6.      VA Planning To Open New Clinic In State Of Washington.   On its website, KELA-AM Centralia, WA (9/1) said, "It’s been in the planning stages for the past few years," and now, the US Department of Veterans Affairs "is planning to open a local out-patient based clinic." The VA "now says they hope to open the local facility in either Centralia or Chehalis by early next year." Meanwhile, a "spokeswoman for the VA says they plan to expand service from a Mobile Medical Unit which has been working in Morton, Shelton and Aberdeen." 

7.      VA Hospital Co-Sponsoring Event For Homeless Vets.   On its website, WOWK-TV Charleston, WV (9/1, DeLancey) reported, "A major event is planned for homeless veterans in the region" on Friday, September 11th, when the Veterans Affairs medical center, "along with Volunteers of America," sponsors "a ‘stand down’ from 10 a. m. to 3 p. m." Homeless veterans "will be offered a day of safety and security during the ‘stand down,’" which "will be held at the VFW Post 1064 on 7th Avenue in Huntington. A number of medical and personal matters will be addressed during the event." The Huntington (WV) Herald-Dispatch (9/2, 27K), which publishes a similar story, notes that "Lee Ann Bills, VA homeless coordinator," said the "stand down will provide basic health screenings, job and housing referrals and information about VA benefits and programs."  

8.      VA Asks For Proposals On Building Advanced Research Center.   Government Health IT (8/28, Mosquera) reported, "The Veterans Affairs Department wants to build an advanced research center dedicated to prototyping new health technologies, including systems to manage privacy and security to foster health information exchange and improve the quality of veterans’ healthcare." The agency has "asked firms to submit proposals for building an ‘Emerging Health Technologies Advancement Center,’ to be based in San Diego, Calif., to assess technology that would become available within five years, conduct tests of commercial and prototype software and participate in pilots and proofs of concept." The VA "issued the request-for-proposals on the Federal Business Opportunities" website. Responses "are due Sept. 11."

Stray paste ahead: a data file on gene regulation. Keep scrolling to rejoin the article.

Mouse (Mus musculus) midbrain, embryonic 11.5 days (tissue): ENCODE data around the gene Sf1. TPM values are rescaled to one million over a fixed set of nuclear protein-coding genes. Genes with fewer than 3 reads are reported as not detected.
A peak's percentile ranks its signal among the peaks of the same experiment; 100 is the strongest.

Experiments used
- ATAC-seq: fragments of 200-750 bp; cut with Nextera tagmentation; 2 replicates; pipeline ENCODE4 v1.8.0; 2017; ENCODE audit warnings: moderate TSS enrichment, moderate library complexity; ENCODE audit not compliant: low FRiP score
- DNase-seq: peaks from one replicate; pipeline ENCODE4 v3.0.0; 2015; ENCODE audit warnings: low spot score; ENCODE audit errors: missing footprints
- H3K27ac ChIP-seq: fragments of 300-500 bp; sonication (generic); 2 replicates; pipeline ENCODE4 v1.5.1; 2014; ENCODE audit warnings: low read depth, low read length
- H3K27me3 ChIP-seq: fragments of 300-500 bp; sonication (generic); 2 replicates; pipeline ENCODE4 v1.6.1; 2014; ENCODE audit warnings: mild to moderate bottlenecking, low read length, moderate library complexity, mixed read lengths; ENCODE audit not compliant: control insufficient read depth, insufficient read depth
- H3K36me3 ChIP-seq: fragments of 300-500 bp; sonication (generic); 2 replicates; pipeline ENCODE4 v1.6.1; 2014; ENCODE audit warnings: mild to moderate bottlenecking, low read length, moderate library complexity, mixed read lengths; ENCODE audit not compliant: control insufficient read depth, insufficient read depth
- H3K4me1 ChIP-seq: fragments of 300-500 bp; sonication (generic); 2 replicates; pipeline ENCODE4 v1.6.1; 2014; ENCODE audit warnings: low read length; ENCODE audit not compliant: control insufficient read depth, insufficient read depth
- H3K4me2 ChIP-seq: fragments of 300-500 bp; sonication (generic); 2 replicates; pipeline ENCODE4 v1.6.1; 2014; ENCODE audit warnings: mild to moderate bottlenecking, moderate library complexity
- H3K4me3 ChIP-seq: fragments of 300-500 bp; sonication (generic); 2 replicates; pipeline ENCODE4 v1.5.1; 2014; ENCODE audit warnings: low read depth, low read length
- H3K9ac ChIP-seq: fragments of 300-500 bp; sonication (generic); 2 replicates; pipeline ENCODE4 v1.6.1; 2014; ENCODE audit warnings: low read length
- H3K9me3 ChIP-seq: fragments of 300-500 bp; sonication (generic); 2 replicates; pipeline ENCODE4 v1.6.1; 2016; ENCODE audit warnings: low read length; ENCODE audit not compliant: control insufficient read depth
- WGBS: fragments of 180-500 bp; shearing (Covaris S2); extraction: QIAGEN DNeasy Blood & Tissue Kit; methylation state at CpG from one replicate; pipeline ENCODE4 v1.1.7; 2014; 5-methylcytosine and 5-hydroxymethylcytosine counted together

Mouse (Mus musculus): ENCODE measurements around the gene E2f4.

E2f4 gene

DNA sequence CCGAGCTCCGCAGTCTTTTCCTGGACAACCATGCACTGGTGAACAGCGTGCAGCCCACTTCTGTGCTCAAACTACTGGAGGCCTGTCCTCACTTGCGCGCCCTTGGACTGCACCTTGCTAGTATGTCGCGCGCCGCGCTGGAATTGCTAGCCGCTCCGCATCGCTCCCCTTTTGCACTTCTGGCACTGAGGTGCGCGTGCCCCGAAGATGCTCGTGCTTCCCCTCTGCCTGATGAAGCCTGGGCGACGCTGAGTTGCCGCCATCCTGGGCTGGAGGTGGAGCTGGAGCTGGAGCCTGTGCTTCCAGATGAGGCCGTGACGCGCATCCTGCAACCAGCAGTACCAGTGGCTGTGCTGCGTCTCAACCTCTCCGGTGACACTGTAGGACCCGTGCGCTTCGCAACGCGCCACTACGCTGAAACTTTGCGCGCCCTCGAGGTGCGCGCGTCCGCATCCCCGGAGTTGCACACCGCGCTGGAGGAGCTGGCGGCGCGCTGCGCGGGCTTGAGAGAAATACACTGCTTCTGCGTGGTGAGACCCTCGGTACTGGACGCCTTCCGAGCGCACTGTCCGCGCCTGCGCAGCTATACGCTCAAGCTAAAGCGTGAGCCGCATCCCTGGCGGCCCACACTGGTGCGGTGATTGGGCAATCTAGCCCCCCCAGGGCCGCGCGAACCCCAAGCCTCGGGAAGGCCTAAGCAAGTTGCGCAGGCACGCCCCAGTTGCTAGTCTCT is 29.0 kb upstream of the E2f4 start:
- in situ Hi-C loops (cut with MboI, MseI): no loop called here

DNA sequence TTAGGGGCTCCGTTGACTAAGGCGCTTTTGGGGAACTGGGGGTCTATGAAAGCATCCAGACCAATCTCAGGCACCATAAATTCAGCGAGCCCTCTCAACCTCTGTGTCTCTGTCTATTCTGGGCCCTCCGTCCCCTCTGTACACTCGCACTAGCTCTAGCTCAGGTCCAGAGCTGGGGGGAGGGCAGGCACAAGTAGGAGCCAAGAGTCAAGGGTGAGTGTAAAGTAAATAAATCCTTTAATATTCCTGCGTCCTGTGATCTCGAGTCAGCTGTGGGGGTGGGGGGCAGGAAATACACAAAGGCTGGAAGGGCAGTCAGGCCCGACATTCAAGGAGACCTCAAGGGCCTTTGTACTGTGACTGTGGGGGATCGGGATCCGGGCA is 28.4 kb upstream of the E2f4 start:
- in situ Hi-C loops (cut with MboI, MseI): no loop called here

9.      Some Pushing For Alternatives To LSU/VA Hospital Complex.   In continuing coverage, the WGNO-TV New Orleans, LA (8/31, Morcos) noted that Jonah Evans, the editor of, "says tonight’s rally and parade led by the Rebirth Brass Band and the Hot 8 Brass Band is an example of the solidarity some people have in wanting Charity reopened instead of having the proposed LSU/VA hospital complex right down the road in Lower Midcity. ‘Rebuilding this could take less time, less money and it’s less destructive than ruining 70 acres in Lower Midcity,’ says Evans." WGNO, which said "cards for people to sign to call for public hearings about the LSU/VA hospital complex were passed out" Monday, added, "Evans says, ‘Until we have a viable look at the alternatives, we don’t even know if we have a good plan and this is too important to push through and screw up.’" 

10.    Founder Says Guitar Program Is "Going Gangbusters" At VAPAHCS.   The San Jose (CA) Mercury News (9/2, Anderson) reports, "To help veterans cope with their medical challenges, sound engineer and disc jockey John Rola founded Strumming for Vets (, a program that provides guitars and instruction for veterans" at the Veterans Affairs Palo Alto Health Care System. The News interviews Rola, a Vietnam veteran, about the program, which Rola says has "been going gangbusters."